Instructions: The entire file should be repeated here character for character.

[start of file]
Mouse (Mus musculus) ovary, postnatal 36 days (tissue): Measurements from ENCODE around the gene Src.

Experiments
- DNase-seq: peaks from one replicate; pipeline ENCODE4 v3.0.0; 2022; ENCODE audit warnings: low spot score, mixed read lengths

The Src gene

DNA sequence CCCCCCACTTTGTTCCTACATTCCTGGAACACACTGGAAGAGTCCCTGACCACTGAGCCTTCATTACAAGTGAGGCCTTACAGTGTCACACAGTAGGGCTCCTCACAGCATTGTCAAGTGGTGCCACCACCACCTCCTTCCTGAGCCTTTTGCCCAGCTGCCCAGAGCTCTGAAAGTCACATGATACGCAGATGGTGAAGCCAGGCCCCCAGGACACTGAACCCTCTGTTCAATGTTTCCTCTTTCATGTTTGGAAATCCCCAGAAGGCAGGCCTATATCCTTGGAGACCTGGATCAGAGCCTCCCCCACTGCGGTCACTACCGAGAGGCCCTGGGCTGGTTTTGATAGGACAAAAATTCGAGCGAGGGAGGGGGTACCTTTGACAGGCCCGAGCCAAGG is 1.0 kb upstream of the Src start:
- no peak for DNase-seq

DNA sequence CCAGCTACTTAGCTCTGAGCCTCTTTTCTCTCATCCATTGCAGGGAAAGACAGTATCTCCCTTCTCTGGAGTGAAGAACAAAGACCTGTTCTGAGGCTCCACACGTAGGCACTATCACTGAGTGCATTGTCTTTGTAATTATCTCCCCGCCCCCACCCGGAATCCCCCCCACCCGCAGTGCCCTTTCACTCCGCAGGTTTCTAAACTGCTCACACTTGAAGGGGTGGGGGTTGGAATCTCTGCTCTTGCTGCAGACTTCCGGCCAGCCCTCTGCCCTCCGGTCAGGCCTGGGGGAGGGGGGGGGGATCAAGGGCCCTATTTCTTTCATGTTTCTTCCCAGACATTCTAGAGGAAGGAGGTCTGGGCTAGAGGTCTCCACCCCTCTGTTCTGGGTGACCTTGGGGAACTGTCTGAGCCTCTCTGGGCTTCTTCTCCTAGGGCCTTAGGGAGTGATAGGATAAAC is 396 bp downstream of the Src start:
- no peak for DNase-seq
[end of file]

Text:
Mouse (Mus musculus) ovary, postnatal 36 days (tissue): Measurements from ENCODE around the gene Src.

Experiments
- DNase-seq: peaks from one replicate; pipeline ENCODE4 v3.0.0; 2022; ENCODE audit warnings: low spot score, mixed read lengths

The Src gene

DNA sequence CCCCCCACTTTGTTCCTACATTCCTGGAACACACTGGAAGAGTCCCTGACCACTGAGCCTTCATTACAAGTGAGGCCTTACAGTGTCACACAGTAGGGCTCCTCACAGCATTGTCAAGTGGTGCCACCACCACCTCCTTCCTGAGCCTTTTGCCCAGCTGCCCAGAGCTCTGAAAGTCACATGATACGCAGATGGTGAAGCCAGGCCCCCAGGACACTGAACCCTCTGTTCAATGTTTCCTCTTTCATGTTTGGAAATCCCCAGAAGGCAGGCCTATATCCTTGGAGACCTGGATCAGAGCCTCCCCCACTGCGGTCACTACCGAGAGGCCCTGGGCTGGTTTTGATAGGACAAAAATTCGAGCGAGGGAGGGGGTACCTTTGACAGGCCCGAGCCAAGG is 1.0 kb upstream of the Src start:
- no peak for DNase-seq

DNA sequence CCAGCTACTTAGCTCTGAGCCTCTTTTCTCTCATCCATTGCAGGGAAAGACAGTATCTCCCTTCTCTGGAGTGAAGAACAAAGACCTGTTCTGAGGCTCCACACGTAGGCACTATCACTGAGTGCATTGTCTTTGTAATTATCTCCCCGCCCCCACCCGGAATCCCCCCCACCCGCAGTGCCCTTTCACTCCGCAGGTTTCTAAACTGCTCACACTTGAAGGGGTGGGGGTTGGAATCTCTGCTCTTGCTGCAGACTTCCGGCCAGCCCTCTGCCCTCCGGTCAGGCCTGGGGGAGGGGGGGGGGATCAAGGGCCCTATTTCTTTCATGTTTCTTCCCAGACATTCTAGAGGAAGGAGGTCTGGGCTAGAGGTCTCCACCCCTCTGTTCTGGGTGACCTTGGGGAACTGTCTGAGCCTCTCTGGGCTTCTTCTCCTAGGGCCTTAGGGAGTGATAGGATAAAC is 396 bp downstream of the Src start:
- no peak for DNase-seq